Common sleep myths

Expert Opinion
Pascal Wallisch
Baby Sleep Study Co-Investigator

Everyone has to sleep. So it is not surprising that everyone has thoughts about sleep. However the science of sleep suggests that not all of these beliefs are correct. Here are some common myths about sleep in our culture, in no particular order:

  1. It is dangerous to wake a sleepwalker. Contrary to popular belief, sleepwalking does not occur during REM sleep and seems to be unconnected to dreaming. Muscles are actively paralyzed during REM sleep, so it is unlikely that sleep walkers are acting out dreams. Instead, sleepwalking tends to occur during the first third of the night, during deep non-REM sleep. This is possible, as walking is a reflex that does not necessitate involvement of the brain. Many cultures have sayings to suggest that sleepwalkers won’t hurt themselves if they are just left alone. But this is not the case and serious accidents such as falling down stairs are not uncommon.
  2. More REM sleep is always better. While quality of sleep matters and while deeper sleep stages tend to be experienced as more refreshing, this is not the case for REM sleep. REM sleep is defined by EEG patterns that are hard to distinguish from those experienced in the waking state. In fact, excessive REM sleep is a hallmark of depression and characteristically non-refreshing.
  3. People – particularly great people like Napoleon – really only need to sleep 4 hours a night. Sleep needs are highly idiosyncratic. Some people need to sleep more, others less and this seems to be mostly determined by genetics. Most people are well rested if they sleep 7-8 hours in a 24-hour period. While people with lower intrinsic sleep needs obviously have more time at their disposal, it is most critical how this time is put to use. Importantly, there is no evidence that Napoleon had diminished sleep needs, as he napped quite a bit. Modern people trying to imitate Napoleon’s habit in order to achieve greatness tend to commit atrocious errors of judgment, due to chronic lack of sleep.
  4. The natural state of sleep is to sleep “as needed” or in multiple chunks. This is an increasingly popular notion, but entirely without empirical support. Importantly, it doesn’t even make sense conceptually. Whatever the function of sleep is, it likely evolved to match the fluctuating energy levels reaching the earth from the sun throughout the day. Most animals and people entrain to the sun-cycle, either in a diurnal (sleeping at night) or a nocturnal (sleeping during the day) fashion in order to conserve energy, avoid predators and the like.  
  5. Alcohol (a “nightcap”) will help you to sleep better. Ethanol is a nervous system depressant, so it is possible that it will knock you out, but this state should not be confused with actual sleep. Put differently, alcohol typically induces low-quality sleep that doesn’t exhibit natural sleep architecture and is much less refreshing. Worse, physiological effects from metabolizing the alcohol such as dehydration have a high likelihood of waking the sleeper in the middle of the night, disturbing sleep further. This is – by the way – also why sleeping pills should not be taken lightly or chronically. They tend to induce a state that behaviorally looks like sleep, but is not comparable to actual sleep in physiological terms.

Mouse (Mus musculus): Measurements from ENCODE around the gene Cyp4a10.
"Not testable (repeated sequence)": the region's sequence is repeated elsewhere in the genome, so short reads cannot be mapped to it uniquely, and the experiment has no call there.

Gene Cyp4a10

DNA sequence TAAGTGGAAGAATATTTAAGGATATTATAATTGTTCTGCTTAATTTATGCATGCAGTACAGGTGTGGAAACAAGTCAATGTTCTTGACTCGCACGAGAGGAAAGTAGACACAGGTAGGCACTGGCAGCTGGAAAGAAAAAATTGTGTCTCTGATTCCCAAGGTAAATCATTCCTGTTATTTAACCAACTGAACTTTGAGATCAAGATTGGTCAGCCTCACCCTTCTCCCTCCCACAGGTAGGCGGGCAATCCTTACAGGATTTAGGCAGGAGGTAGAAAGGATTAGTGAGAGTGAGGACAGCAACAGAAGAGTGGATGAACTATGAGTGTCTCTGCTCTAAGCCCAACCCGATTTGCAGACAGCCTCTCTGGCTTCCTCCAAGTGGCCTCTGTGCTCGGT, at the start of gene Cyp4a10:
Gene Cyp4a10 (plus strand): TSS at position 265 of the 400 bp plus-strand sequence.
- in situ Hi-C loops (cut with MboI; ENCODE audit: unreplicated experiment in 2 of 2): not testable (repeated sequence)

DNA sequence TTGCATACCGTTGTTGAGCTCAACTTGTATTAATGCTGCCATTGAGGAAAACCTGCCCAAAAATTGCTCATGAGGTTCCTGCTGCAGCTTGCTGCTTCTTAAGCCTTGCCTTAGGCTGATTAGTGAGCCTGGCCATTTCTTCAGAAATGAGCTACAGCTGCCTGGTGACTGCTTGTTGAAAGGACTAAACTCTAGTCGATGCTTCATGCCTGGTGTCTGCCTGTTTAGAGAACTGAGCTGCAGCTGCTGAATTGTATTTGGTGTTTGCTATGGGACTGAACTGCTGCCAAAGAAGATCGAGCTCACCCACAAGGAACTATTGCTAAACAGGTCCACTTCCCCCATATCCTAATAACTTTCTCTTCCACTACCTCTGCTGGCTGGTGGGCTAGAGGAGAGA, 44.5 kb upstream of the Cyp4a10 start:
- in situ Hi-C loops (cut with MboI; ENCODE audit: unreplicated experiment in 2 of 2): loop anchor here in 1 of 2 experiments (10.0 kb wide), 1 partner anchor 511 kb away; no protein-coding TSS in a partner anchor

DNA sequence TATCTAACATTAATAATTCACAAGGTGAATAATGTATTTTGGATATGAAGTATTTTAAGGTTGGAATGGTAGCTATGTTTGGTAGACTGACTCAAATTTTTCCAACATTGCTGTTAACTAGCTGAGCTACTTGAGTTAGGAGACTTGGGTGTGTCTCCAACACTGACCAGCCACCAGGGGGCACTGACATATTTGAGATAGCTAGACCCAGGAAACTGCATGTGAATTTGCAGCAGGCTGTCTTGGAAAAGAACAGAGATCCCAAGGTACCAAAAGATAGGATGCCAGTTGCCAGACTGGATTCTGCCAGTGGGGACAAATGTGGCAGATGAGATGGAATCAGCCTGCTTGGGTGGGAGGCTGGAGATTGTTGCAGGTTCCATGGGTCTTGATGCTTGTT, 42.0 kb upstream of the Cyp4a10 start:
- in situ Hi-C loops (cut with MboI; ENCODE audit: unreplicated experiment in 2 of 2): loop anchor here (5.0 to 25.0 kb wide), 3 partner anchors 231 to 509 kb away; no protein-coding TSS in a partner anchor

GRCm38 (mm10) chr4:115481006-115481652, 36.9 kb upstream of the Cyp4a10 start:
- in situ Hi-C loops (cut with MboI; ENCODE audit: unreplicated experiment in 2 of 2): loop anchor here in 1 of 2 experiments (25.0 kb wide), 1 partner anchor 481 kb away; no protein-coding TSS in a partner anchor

6. Bedwetting as a child is a telltale sign that the person is a psychopath. In the 1960s, it was believed that this is the case, along with childhood fire starting and cruelty to animals. However, research since then has shown bedwetting (enuresis) to be extremely common in children and mostly due to developmental delays. If there is a link between bedwetting and later maladjusted behavior, it seems to be due to stress or trauma, which makes bedwetting more likely.
  7. Sleep problems are rare. While sleep is undervalued in our society and no one really wants to talk about it, there is no question that a lot of people have issues with sleep. Experts estimate the number of people with sleep problems in the US to be between 60 and 70 million, or about 1 in 5 people. So if you have a problem with sleep, it is likely that you are in good company.
  8. Sleep deprivation is just making you a little tired. Lack of sleep affects all aspects of brain function and behavior. Importantly, it affects judgment and reaction time. Lack of sleep is implicated in hundreds of thousands of accidents a year.
  9. Tryptophan from the turkey puts you to sleep after the Thanksgiving meal. This classic sounds neurosciency, but is not true. First of all, turkey has no more tryptophan than other meat like chicken. Second, the tryptophan competes with other amino acids in the turkey protein for access to the brain, specifically phenylalanine, tyrosine, leucine, isoleucine and valine. Third, the reason why tryptophan is associated with sleep is because it is metabolized into melatonin, but this takes quite a while. 
  10. Older people need less sleep. Not quite. It seems that way because it is more fractured, but careful studies suggest that the overall sleep time is the same, just distributed throughout the day, for unknown reasons. If anything, sleep quality is changing – both the amount of REM sleep and the amount of deep sleep is decreasing with increasing age.